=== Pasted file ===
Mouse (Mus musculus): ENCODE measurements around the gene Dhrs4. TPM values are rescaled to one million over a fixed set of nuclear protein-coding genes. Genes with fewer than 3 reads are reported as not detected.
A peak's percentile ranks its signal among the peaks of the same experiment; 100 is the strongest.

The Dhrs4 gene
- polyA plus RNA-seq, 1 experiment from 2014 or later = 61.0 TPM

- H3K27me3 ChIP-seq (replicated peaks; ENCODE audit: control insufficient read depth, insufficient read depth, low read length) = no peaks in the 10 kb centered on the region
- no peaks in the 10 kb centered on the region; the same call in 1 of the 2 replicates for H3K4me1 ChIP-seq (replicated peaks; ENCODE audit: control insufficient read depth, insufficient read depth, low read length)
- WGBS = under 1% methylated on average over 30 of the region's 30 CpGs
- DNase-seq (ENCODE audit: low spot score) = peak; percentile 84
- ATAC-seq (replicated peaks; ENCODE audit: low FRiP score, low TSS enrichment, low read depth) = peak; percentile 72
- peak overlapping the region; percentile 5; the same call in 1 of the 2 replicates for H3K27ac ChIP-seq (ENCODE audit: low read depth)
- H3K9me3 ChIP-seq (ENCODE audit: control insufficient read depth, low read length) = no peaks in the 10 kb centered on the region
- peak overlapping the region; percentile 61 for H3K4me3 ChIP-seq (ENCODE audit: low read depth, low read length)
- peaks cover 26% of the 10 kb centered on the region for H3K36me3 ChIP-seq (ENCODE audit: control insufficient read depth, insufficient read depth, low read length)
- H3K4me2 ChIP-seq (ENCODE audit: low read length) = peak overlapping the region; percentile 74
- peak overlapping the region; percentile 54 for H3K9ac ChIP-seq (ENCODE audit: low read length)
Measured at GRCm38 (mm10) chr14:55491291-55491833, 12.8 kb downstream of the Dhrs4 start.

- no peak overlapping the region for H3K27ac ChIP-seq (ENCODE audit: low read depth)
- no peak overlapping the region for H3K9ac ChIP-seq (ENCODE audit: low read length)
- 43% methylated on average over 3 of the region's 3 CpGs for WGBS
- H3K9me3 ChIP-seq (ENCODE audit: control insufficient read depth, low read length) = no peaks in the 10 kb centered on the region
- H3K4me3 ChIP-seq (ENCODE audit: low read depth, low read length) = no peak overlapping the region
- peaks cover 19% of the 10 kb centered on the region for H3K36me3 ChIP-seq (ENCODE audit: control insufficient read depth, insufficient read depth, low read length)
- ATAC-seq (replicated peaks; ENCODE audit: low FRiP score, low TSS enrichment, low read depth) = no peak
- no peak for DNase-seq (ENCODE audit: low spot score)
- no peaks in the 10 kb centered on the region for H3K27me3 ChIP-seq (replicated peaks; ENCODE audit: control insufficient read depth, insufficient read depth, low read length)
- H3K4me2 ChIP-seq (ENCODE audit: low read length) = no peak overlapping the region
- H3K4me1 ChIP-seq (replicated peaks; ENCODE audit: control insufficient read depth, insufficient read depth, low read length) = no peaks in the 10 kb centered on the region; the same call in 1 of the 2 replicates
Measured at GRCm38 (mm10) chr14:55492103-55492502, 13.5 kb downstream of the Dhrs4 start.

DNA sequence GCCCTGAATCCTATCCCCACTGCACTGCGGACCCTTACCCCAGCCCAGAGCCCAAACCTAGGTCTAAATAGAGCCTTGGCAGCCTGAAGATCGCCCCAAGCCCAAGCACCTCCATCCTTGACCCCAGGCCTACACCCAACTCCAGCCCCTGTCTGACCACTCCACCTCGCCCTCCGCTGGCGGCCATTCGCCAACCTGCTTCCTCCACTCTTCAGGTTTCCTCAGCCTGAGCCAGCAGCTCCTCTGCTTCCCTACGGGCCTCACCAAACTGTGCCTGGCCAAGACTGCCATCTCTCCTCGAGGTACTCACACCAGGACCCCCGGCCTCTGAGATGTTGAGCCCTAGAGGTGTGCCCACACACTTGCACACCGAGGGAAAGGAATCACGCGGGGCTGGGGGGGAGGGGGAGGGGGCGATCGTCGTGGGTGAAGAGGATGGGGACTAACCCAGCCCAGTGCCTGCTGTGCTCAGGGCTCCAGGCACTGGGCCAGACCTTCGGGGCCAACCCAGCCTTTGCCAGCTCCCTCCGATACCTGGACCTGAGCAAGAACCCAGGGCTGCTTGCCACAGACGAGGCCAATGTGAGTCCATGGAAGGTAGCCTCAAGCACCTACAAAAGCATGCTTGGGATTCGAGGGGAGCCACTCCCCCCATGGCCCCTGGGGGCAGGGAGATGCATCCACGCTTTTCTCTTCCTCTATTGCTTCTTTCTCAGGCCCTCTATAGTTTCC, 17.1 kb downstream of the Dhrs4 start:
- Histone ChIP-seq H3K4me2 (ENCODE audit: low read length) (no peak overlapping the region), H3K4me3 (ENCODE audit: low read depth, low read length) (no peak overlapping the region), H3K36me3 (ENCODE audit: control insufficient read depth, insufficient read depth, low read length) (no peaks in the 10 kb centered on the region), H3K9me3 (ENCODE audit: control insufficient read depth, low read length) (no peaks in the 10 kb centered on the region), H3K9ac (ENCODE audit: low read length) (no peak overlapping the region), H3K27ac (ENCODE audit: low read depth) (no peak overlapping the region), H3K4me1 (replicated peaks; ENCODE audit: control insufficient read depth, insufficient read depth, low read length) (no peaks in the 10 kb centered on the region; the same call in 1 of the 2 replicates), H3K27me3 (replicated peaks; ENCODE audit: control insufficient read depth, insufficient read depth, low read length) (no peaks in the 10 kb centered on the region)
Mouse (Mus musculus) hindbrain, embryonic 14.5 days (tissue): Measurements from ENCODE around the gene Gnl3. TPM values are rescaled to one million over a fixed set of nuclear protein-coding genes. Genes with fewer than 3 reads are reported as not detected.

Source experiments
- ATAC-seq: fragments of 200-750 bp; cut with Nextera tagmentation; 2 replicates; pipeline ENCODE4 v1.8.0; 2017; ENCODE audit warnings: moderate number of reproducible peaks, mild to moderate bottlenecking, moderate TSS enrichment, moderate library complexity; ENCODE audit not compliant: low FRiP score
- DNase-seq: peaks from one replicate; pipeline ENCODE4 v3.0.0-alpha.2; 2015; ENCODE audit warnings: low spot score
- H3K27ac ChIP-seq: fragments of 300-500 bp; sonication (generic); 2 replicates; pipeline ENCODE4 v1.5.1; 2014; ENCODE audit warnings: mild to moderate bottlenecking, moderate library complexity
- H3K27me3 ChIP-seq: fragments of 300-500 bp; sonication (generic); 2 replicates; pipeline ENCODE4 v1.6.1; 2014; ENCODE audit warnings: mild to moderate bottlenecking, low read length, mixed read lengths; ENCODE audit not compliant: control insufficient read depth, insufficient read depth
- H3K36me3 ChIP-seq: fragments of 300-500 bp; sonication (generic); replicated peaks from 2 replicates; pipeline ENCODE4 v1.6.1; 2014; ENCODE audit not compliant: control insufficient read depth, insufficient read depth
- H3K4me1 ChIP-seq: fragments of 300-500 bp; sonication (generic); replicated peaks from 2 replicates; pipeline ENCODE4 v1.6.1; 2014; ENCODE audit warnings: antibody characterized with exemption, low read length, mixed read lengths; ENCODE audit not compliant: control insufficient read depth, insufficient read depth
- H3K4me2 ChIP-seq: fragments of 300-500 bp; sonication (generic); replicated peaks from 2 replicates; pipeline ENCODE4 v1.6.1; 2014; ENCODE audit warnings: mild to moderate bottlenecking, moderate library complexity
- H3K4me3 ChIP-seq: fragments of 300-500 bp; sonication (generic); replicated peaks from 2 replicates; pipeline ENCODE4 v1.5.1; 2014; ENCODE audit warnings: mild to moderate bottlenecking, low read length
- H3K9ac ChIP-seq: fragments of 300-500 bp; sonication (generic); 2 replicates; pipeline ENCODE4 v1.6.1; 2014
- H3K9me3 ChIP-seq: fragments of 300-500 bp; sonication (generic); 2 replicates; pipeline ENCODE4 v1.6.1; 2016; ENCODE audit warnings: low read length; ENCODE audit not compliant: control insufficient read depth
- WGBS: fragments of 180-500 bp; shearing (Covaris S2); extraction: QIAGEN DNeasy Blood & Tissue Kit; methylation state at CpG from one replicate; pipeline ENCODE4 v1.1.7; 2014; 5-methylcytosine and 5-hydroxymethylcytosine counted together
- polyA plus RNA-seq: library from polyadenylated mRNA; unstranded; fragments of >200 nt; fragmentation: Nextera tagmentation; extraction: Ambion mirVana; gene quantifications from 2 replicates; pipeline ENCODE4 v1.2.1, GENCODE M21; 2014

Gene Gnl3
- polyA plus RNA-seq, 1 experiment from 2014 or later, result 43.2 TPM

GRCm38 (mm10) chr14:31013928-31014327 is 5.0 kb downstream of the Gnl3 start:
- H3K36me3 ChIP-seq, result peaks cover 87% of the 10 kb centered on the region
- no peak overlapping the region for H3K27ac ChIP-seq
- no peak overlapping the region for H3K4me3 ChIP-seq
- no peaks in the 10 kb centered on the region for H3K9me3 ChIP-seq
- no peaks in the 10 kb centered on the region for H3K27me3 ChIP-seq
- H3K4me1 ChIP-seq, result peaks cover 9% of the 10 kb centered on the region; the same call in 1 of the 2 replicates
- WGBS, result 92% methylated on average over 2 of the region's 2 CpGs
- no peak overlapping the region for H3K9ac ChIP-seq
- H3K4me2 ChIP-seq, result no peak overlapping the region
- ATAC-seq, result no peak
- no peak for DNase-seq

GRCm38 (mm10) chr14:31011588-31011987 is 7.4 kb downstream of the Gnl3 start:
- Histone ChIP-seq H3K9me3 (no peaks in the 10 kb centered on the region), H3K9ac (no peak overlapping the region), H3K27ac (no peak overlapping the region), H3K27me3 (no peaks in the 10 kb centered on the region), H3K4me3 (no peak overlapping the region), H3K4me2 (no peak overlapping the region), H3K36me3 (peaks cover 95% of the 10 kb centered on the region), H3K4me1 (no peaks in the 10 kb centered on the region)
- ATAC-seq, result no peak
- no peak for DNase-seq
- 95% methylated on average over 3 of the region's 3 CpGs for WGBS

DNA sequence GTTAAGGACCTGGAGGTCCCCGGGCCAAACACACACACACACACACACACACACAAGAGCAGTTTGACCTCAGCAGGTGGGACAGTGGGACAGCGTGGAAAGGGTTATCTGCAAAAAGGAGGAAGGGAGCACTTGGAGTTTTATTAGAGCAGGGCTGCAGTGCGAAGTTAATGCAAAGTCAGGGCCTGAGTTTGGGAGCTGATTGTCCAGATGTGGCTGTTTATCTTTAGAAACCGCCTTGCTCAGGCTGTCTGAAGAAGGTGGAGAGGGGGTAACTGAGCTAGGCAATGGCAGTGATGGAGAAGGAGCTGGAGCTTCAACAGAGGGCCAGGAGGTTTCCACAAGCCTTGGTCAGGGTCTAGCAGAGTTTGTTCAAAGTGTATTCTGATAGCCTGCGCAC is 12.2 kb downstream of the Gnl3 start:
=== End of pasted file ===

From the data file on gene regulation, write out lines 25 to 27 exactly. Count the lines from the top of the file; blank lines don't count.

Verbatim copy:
- no peaks in the 10 kb centered on the region for H3K27me3 ChIP-seq (replicated peaks; ENCODE audit: control insufficient read depth, insufficient read depth, low read length)
- H3K4me2 ChIP-seq (ENCODE audit: low read length) = no peak overlapping the region
- H3K4me1 ChIP-seq (replicated peaks; ENCODE audit: control insufficient read depth, insufficient read depth, low read length) = no peaks in the 10 kb centered on the region; the same call in 1 of the 2 replicates